It was that sentiment that led Jerome Jacalone to sign a contract last month on a one-bedroom apartment after initially searching for a rental. Jacalone, an art dealer and researcher of 17th and 18th-century European paintings, was looking for a home office” away from his actual home. His broker, William Costigan of Prudential Douglas Elliman, suggested he look at both the rental and sales market, he said.
The two-month search brought Jacalone to several rentals near the galleries of Madison Avenue, and units for sale on the Upper East Side -- all of which were “unsuitable,” he said. In October, a ground-floor apartment in his current building at 51st Street and Beekman Place came up for sale at $595,000. The previous owners bought it a year earlier for $555,000, according to StreetEasy.
Jacalone, liking that he could “go to work in a bathrobe if I need to” made an offer for the pre-war, one bedroom apartment with black granite counters and stainless steel appliances. He reached a deal for $601,500 after a bidding war with another would-be buyer, and is scheduled to close Jan. 6.
“Business was good enough and I just felt confident now to invest in more space and made the leap,” Jacalone said. “It was the confidence factor. People are tired of not spending money.”
Harris Chatwal, 37, had been following the Manhattan market for several years online from his home in Palm Beach, Florida, where his knitwear company, Rani Arabella Cashmere Inc., is based. When he decided to move his firm’s headquarters to Manhattan this year and spend more in the city, he opted to buy a place rather than rent.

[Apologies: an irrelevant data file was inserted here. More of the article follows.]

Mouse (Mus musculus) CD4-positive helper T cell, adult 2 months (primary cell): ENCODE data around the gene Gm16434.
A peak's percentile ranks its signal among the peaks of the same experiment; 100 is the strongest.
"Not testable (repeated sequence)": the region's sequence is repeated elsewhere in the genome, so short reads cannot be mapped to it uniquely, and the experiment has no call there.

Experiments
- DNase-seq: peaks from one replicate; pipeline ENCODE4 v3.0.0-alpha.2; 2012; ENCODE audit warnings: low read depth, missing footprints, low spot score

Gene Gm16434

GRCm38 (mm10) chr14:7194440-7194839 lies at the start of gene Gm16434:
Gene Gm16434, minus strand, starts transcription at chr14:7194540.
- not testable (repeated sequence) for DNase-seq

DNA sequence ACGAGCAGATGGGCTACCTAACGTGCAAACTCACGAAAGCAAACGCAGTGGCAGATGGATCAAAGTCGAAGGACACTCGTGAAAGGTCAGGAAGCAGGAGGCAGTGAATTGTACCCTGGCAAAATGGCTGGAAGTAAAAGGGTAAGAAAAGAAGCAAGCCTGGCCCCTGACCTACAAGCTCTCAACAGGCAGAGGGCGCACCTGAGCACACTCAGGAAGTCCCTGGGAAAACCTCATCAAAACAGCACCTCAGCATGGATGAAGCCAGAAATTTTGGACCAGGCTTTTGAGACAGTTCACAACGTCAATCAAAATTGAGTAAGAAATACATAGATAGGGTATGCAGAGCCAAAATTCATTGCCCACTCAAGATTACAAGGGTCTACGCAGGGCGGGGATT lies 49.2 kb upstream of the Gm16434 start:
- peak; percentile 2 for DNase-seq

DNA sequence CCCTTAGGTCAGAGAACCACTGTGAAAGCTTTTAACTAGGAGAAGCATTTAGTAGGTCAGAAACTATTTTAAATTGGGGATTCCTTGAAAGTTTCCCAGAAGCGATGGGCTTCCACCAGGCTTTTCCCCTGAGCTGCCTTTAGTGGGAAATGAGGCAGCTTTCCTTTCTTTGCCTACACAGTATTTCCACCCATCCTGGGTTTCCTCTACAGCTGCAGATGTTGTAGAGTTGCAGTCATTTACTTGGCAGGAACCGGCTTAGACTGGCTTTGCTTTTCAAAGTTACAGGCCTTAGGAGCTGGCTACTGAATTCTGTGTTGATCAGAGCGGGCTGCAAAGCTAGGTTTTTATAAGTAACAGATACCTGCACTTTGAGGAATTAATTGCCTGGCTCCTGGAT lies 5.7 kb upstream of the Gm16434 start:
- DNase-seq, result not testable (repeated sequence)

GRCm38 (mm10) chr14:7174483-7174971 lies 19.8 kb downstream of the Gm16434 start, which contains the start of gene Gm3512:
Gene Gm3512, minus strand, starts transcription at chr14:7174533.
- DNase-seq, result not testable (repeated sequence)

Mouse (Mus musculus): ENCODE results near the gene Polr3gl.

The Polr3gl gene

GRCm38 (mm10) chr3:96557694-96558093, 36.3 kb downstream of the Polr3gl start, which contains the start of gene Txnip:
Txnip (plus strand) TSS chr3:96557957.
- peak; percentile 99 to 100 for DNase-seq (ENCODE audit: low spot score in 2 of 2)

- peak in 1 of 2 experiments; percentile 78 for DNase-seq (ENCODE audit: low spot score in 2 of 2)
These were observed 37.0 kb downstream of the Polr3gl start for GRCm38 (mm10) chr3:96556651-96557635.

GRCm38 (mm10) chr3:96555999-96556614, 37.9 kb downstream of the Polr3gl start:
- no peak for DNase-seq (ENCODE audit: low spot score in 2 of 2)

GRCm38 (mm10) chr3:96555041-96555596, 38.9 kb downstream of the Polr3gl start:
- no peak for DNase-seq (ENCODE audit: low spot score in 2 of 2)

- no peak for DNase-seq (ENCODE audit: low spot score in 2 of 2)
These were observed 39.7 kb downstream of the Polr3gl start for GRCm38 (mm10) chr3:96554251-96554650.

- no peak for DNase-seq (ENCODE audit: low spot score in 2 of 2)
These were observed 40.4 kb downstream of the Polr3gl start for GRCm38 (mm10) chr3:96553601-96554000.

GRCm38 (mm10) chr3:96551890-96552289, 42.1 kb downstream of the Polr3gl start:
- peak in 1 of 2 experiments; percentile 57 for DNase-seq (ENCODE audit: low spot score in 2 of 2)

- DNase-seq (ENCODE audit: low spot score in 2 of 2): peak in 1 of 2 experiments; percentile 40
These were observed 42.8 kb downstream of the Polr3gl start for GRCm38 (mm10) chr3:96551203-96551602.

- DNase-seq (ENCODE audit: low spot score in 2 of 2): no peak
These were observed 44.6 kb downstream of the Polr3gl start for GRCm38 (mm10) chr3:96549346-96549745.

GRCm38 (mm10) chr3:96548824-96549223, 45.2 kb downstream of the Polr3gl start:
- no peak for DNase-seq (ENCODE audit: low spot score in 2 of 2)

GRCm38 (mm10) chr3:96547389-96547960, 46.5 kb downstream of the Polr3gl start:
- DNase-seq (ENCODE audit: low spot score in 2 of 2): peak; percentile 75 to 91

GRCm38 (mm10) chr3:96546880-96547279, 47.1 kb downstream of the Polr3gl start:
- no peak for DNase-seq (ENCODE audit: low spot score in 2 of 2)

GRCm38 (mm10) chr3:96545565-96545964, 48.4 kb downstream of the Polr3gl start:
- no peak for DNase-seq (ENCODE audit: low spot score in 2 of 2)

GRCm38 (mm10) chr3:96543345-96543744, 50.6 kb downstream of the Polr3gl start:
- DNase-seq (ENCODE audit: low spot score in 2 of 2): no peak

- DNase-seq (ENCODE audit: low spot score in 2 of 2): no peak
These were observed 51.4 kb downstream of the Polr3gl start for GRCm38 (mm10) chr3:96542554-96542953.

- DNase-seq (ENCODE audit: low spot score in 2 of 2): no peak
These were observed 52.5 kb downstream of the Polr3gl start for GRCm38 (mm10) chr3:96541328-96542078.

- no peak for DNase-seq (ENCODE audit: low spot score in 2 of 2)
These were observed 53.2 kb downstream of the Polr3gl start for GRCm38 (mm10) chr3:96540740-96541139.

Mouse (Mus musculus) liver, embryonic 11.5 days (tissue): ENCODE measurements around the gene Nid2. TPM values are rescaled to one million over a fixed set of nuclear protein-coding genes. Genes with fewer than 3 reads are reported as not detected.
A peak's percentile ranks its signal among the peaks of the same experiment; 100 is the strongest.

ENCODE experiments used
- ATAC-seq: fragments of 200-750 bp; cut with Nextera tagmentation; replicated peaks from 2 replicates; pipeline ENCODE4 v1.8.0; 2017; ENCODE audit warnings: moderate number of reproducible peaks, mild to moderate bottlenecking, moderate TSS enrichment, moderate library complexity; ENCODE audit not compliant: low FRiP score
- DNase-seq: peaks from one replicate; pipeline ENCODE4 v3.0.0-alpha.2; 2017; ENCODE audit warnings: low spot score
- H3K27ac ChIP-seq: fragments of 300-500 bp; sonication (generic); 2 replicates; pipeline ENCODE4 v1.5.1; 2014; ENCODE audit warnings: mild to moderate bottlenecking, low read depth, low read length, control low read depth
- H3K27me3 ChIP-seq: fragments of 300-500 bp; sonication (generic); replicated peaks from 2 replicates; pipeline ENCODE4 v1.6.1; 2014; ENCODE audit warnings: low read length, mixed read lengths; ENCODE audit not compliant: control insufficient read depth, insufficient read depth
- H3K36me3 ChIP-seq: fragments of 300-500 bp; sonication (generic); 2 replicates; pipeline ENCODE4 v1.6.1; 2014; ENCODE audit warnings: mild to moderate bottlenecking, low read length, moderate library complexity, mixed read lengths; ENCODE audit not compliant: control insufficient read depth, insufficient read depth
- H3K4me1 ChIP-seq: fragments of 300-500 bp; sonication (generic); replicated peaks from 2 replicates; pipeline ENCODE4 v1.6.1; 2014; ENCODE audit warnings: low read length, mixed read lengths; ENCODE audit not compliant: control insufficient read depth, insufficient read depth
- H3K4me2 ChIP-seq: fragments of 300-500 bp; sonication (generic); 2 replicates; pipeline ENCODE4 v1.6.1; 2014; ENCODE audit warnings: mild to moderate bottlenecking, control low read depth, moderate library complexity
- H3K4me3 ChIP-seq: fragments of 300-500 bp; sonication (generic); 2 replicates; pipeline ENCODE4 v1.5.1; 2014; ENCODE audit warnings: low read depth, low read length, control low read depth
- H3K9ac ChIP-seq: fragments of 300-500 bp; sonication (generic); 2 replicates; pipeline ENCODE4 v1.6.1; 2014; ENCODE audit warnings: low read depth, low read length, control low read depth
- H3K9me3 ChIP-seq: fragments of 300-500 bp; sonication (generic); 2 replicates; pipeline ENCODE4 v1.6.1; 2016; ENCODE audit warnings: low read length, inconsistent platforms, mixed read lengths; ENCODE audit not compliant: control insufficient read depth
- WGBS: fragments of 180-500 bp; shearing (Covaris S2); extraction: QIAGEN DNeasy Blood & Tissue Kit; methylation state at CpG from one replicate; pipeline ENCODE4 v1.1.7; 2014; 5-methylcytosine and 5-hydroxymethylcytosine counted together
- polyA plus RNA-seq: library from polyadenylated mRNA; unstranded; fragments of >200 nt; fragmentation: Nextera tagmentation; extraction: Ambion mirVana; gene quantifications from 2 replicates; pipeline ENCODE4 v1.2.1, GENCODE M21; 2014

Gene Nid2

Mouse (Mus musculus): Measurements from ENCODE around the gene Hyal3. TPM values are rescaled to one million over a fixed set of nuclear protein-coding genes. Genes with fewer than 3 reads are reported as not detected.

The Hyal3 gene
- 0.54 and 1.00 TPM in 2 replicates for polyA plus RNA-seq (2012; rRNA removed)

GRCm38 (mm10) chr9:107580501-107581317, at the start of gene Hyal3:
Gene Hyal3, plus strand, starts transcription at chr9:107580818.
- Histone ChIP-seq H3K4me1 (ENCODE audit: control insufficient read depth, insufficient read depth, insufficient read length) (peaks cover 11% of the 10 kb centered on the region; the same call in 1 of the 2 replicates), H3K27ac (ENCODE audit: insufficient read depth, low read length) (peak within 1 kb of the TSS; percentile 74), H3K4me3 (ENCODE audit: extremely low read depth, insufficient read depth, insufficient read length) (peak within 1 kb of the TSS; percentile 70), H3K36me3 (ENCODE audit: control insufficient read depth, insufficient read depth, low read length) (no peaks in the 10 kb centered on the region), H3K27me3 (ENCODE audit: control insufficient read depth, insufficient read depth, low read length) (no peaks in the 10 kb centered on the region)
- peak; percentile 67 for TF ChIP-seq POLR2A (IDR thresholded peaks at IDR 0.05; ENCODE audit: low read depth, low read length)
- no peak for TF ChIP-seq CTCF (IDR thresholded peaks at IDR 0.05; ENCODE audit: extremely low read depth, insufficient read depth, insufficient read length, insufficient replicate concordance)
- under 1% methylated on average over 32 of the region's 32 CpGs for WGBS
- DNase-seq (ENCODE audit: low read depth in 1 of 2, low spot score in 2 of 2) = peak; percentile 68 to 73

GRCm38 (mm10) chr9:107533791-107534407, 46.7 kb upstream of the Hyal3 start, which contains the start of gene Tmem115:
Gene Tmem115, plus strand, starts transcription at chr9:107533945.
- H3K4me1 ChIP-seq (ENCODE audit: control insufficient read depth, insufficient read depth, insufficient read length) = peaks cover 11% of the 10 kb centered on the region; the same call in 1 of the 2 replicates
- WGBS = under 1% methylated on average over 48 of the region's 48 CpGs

“I would always come and rent something and stay in a hotel for a month or rent an apartment for a month,” he said. “I was ready to buy now.”
Working with an agent at Brown Harris, his criteria were specific: a new development with high ceilings and within walking distance to the garment district -- but not too close to Times Square. After a two-week search, he closed on a two- bedroom apartment at the Alexander on East 49th Street for $1.3 million, he said.
“I think I got a great deal,” he said.
Buyer interest in two-bedroom apartments surged in the fourth quarter, with those units accounting for 37 percent of all sales, up from 25 percent a year earlier, according to Miller Samuel. One-bedrooms comprised 34 percent of sales, down from 40 percent in the final three months of 2009.
Studio apartment prices were almost flat with a year earlier, selling at a median of $375,180. One-bedrooms slid 7 percent to $615,000. Prices for two-bedrooms fell 1.4 percent to $1.23 million and three-bedrooms rose 11 percent $2.6 million.
Sales of luxury apartments, defined as the top 10 percent by price, fell 6.9 percent to 230, even as the median price jumped by 15 percent to $4.35 million. That’s because buyers of luxury units bought apartments that were about 12 percent bigger this year, Miller said.
Luxury buyers in the fourth quarter purchased units with an average of 2,923 square feet (272 square meters) compared with an average of 2,606 square feet a year ago.
“It isn’t because there’s appreciation,” Miller said. “It’s because there’s simply more larger units moving.”